This may seem a rather curious question to ask, but nevertheless it is an important one: Just what happens to unsatisfied desires? The metaphors – withering on the vine, releasing of poisonous gas – are both suggestive of the notion of a remainder, a residue. Not all unsatisfied desires are like this. Some unsatisfied desires straightforwardly lapse because they are no longer relevant, given other circumstances. This is particularly so of time-indexed desires, desires to do something at a time – to go swimming this evening, for example; by the time it gets to 10 p.m., swimming is no longer an option, so the desire lapses. Other desires which are not (at least not obviously) time-indexed can also straighforwardly lapse. You might, for example, desire to see a particular film which has just been released; but days go by, and the opportunity does not arise, and then one day some friends suggest going to see it, and – to your surprise perhaps – the opportunity is no longer attractive. The desire to see the film had a sort of hidden satisfy-by date (or perhaps it is better to say that the film had a hidden see-by date) of which you were not aware. But unsatisfied or frustrated desires associated with the emotions are typically not like either of these sorts of desire: they do not straightforwardly lapse. Nor do they necessarily regress into a wish. Rather, they can remain (like the withered grapes and the poisonous gas) as a residue. The desire (and the emotion of which it was a part) may be forgotten, but it need not be forgotten beyond all recollection. During the day you are offended by some rude remark of a senior colleague, and you prudently bite your tongue, holding back the tart riposte. In the evening your husband asks you why you are in such an irritable mood, and you really have no idea why; perhaps you even deny that you are irritable at all. And then suddenly the events of earlier in the day come flooding back to you with complete clarity and certainty (like a name which you have been struggling to recollect – suddenly there in the forefront of your mind): there is no doubt that this was the source of your irritable mood. The emotion you experienced at the time is over, and the moment for satisfaction of the desire has lapsed – it is long gone. But the frustrated desire continues to resonate in your soul, diffused into a general mood of irritability and resentment.
Moreover, perhaps your general irritability and resentment becomes refocused into anger at a different object, your husband, and finds its ‘reasons’ in the way he eats his supper.

One might relate this discussion to Nietzsche’s psychological account of the genealogy of slave morality, according to which the frustrated vindictiveness and anger of the weak finds its outlet in ressentiment. Nietzsche says: ‘Ressentiment itself, if it should appear in the noble man, consummates and exhausts itself in an immediate reaction, and therefore does not poison’, whereas ‘the man of ressentiment is neither upright nor naive nor honest and straightforward with himself. His soul squints’ (Genealogy, First Essay, sect. 10; cf. Solomon 1994). Here we can begin to see how emotion and mood, shaped and consolidated by action or by inaction, not only interweave with each other, but also with traits. The person who feels anger towards someone in particular can be left in a mood of ressentiment through frustration of his desires, and this feeling – now less specifically towards things in general – can itself consolidate into a trait: he becomes a resentful person, habitually disposed to have resentful thoughts and feelings towards all sorts of specific persons and things. Similarly, the jilted lover can become bitter and contemptuous of the world, and this too can consolidate into trait. Moreover, what might begin as an expression of a mood can turn into a regular mannerism (typically not behaviour of which you are consciously aware), revelatory of a durable trait and not just of a mood: the stoop of the gloomy man walking in the street, the permanent expression of disgust at all of human nature in the face of the woman on the bus. As Proust beautifully puts it: ‘The features of our face are hardly more than gestures which force of habit has made permanent. Nature, like the destruction of Pompeii, like the metamorphosis of a nymph, has arrested us in an accustomed movement’.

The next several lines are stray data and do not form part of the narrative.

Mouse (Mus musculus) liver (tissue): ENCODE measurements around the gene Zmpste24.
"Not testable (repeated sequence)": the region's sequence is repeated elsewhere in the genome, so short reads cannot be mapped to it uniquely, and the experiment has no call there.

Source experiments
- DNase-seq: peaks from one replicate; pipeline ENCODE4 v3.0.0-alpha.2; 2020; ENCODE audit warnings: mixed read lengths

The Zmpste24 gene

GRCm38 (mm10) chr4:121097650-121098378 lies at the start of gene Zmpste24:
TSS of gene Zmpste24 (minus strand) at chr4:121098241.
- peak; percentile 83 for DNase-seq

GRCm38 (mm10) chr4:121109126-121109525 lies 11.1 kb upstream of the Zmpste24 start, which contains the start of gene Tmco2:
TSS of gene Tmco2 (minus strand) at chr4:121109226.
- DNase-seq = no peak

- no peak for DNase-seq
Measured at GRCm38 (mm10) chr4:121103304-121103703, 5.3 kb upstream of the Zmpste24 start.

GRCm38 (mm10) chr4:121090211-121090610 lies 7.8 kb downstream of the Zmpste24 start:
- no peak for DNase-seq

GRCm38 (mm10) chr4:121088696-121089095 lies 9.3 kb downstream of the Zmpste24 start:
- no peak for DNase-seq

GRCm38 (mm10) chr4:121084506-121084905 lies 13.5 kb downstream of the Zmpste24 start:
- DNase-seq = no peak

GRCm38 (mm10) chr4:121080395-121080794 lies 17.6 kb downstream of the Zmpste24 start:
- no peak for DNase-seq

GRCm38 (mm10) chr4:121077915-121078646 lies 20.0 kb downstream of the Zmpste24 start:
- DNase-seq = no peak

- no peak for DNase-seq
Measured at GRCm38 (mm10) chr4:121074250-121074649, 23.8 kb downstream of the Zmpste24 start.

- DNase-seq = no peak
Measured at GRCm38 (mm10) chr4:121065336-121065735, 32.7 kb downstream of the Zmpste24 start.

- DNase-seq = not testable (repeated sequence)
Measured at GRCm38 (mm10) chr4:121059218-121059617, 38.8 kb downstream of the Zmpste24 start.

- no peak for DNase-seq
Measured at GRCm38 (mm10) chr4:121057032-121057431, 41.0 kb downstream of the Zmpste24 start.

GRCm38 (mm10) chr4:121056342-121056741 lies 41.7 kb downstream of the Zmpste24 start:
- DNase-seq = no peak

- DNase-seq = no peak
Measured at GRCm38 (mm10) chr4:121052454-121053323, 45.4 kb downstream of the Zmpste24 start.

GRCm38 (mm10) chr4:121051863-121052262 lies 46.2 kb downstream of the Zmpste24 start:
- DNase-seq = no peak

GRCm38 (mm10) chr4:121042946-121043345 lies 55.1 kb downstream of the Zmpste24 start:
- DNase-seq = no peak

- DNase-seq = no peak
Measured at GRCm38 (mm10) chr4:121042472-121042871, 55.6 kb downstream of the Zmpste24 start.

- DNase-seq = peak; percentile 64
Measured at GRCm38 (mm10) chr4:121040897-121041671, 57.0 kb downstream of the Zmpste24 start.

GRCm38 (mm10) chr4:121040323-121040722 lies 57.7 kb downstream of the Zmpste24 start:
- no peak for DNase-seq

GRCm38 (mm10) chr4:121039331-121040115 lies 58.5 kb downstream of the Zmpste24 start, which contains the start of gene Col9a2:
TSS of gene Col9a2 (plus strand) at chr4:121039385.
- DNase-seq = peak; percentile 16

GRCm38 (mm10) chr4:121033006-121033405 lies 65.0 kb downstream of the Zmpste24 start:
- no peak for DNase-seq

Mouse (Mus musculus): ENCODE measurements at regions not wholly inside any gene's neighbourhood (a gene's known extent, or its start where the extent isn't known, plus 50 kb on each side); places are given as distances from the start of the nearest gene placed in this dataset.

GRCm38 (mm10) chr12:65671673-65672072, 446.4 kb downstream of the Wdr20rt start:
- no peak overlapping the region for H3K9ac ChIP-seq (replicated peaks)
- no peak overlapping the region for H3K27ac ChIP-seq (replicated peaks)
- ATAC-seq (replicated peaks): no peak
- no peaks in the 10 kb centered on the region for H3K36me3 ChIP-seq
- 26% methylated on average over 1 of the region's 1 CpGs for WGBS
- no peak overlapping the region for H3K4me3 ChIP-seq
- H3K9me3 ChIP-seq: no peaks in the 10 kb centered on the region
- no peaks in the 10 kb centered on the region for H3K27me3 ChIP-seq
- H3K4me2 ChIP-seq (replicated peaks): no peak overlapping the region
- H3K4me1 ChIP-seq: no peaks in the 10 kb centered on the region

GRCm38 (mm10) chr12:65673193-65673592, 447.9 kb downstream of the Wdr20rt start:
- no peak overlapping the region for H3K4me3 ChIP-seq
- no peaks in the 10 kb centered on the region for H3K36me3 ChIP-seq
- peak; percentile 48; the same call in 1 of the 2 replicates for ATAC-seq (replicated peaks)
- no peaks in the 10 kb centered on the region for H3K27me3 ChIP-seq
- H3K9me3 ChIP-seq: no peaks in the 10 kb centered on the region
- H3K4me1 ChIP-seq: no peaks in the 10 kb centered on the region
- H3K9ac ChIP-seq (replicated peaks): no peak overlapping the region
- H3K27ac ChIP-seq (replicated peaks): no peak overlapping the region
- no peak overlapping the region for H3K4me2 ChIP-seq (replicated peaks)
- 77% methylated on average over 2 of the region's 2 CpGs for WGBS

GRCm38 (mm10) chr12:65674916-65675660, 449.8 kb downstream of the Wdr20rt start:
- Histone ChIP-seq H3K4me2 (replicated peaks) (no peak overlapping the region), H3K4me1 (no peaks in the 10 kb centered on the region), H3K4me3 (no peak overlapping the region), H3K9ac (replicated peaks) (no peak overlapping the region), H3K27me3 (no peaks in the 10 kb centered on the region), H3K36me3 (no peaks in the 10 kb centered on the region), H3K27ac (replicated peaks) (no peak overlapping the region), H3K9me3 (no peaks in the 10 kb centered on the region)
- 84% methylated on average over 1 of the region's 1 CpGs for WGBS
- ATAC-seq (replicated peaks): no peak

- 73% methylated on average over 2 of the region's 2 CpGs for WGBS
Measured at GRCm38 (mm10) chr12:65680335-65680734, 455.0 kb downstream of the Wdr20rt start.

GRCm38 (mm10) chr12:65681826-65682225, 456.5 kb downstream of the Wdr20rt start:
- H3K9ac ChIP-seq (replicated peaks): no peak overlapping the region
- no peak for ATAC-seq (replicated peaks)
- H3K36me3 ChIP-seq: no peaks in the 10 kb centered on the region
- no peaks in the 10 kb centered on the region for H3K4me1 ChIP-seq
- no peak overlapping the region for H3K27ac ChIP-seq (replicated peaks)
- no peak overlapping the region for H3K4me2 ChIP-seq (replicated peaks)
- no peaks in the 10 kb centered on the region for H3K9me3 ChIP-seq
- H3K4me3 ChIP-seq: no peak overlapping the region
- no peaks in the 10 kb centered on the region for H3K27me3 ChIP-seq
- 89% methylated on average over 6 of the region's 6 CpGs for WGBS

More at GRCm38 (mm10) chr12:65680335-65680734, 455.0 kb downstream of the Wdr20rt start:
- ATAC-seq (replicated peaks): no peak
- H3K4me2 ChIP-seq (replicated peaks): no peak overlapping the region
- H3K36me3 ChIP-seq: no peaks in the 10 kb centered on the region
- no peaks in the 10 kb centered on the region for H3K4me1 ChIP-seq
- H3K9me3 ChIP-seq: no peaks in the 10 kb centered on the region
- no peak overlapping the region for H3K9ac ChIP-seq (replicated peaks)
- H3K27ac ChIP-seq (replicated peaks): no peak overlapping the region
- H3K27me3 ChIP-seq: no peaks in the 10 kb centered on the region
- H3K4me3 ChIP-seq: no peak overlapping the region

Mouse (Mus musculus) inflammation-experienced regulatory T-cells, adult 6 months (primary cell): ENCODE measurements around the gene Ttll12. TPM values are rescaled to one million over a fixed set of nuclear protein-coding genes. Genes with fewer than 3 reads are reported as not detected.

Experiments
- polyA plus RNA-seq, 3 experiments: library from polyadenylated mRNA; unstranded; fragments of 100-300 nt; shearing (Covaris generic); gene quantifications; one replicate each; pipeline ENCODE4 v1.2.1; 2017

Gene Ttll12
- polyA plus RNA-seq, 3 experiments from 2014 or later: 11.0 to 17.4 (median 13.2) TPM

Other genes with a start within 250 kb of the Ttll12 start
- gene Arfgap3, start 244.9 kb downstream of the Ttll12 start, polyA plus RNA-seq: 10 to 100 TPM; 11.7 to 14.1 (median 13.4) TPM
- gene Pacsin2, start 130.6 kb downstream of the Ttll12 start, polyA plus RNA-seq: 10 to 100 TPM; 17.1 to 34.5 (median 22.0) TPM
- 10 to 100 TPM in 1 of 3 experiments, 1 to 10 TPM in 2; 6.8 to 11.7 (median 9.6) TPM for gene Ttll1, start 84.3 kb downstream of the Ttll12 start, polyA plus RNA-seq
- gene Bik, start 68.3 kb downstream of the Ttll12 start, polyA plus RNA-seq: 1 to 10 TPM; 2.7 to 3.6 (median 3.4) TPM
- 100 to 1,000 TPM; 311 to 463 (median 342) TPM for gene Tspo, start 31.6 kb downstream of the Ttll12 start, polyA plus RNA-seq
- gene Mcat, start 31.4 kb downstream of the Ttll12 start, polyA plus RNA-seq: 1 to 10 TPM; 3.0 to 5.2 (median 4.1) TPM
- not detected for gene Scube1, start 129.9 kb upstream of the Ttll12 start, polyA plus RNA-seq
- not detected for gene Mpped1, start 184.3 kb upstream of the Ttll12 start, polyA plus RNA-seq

These remarks about ressentiment might be interpreted as suggesting that we should positively avoid restraining our emotional responses, especially our negative ones, for fear that the feelings involved will fester in the soul, ultimately forming permanent scar tissue. This would be a misinterpretation. I am not counselling uninhibited expression of emotion; if the prudent thing to do is to bottle up our reaction and control our inappropriate or disproportionate emotional desire, then so be it. Rather, the thought is that if we do not face up to our feelings and to what we are bottling up, and recognize them for what they really are, then perhaps, as Nietzsche says, our soul will squint. […]


The book by the English philosopher Peter Goldie, The Emotions: A Philosophical Exploration (Oxford: Clarendon Press, 2000), is as yet unpublished in Italy. The excerpts that appear here (from chapter 3, ‘Emotions and Feelings’) have been chosen by the author himself for this publication.